Great Smoky Mountains Fishing Report - 03/08/14
I drove into the park yesterday but didn't have time to fish at all. I did take the water
temperature (at the warmest part of the day) on Little River (45 degrees) near the
turn to Elkmont Campground and at Little Pigeon River (43 degrees) near the park
headquarters. I thought it would be higher. Other than some little Black caddis, I
didn't see any aquatic insects. The water should have been a little warmer in the
lower elevation of Little River near Metcalf Bottoms. Today, we should be warmer
water temperatures because it wasn't quite so cold last night.
Smoky Mountain Weather:
Today will be mostly sunny, with a high near 64. There is a 30 percent chance of
showers late tonight with a low around 42.
There's a slight change of showers on Sunday morning (30%) with a high near 56.
The low Sunday night will be around 38. NWS Forecast
Smoky Mountain Stream Conditions:
The streams with links have nearby USGS Station Real-time stream data:
Little River: Rate 234 cfs at 1.93 ft.
(good wading conditions up to 250 cfs, and with extra caution up to 400 cfs)
Oconaluftee River: Rate 436 cfs at 1.83 ft.
(good wading conditions up to 500 cfs, and with extra caution up to 700 cfs)
Cataloochee Creek: Rate 118 cfs at 2.66 ft
(good wading conditions up to 125 with extra caution up to 150 cfs)
Little Pigeon River doesn't have a station nearby. My guess is it is near a normal
Hazel Creek and the other larger NC streams flowing into Cherokee Lake: My guess
is they are near a normal level.
Current Recommended Streams
Any of the streams where trout exist in the lower elevations.
1. Blue-winged Olives:
Hook Size 18
nymphs (this would be the main fly)
2. Sculpins: Especially good in off color, high water & early/late in the day
Hook Size 6
White Belly Sculpin
3. Winter Stoneflies: 18/16
4. Little Brown Stoneflies: 14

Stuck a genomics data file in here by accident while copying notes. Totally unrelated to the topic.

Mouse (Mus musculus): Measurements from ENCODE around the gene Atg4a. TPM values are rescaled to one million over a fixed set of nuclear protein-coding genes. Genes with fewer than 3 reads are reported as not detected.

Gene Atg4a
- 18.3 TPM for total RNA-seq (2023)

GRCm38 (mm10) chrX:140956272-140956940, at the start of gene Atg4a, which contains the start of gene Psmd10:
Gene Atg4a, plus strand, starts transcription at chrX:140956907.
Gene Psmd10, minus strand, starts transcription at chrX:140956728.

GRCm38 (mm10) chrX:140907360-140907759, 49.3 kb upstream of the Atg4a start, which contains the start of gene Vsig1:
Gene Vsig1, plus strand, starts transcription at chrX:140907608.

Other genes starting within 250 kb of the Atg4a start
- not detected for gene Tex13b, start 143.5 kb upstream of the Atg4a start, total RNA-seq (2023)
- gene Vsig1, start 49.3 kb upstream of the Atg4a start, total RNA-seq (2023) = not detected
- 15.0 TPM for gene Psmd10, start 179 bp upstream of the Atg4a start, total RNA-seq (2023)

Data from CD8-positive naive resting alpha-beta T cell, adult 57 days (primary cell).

5. Blue Quills: 18
6. Quill Gordons: 12/14
emerging duns (wet fly)
8. Little Black Caddis: 18
Recommended Fishing Strategy:
There's a chance you could see some Little Brown stoneflies laying eggs this
afternoon. It is also possible to see some Blue Quills and maybe even a Quill Gordon
hatching in the lower elevations. I would fish the BWO or Blue Quill nymph until about
3:00 PM and then switch to a Little Brown stonefly nymph. The only time I would
change that strategy is when and if I saw something hatching, and then I would go to
the appropriate emerger or dun imitation of that insect. The water temperature is
going to in the mid to high forties again today and could reach 50 is a few areas.
There is a good chance the Blue Quills will hatch in the low elevations. They are
usually a little ahead of the Quill Gordons and are more plentiful, but not as easy to
imitate. They are a size 18 mayfly. They hatch is the slower moving side of the
current seams, usually in the shallower pockets and edges of the fast water.
I would still avoid the fast water and fish the slow side of the current seams, pockets
and pools where there is less current. If you see any Little Brown stoneflies laying
eggs, switch to the adult pattern. You will likely see some very small black caddis. I
suggest you ignore them. They crawl out of the water to hatch and we have always
been unable to catch trout trying to imitate them. Although it is probably possible, I
think the BWO nymphs, or even the Blue Quill nymphs which are out and about are
far better options. If you do spot a Quill Gordon, you should try the Emerging Quill
Gordon Dun (wet fly) or Quill Gordon nymph in that same area.
Tips for Beginners:
Good wading conditions exist but avoid getting up on the rocks or any high point.
The objective is to keep a low profile. The higher you are above the water, the better
the trout can spot you.
Tips for the Self Proclaimed Experts:
For numbers of trout, you still need to favor the nymph but I can't blame anyone for
wanting to get in on some possible dry fly action.
Whatever Hits Me:
I will make it to the park today if the good Lord's willing and I'm pretty sure the creek
Copyright 2014 James Marsh
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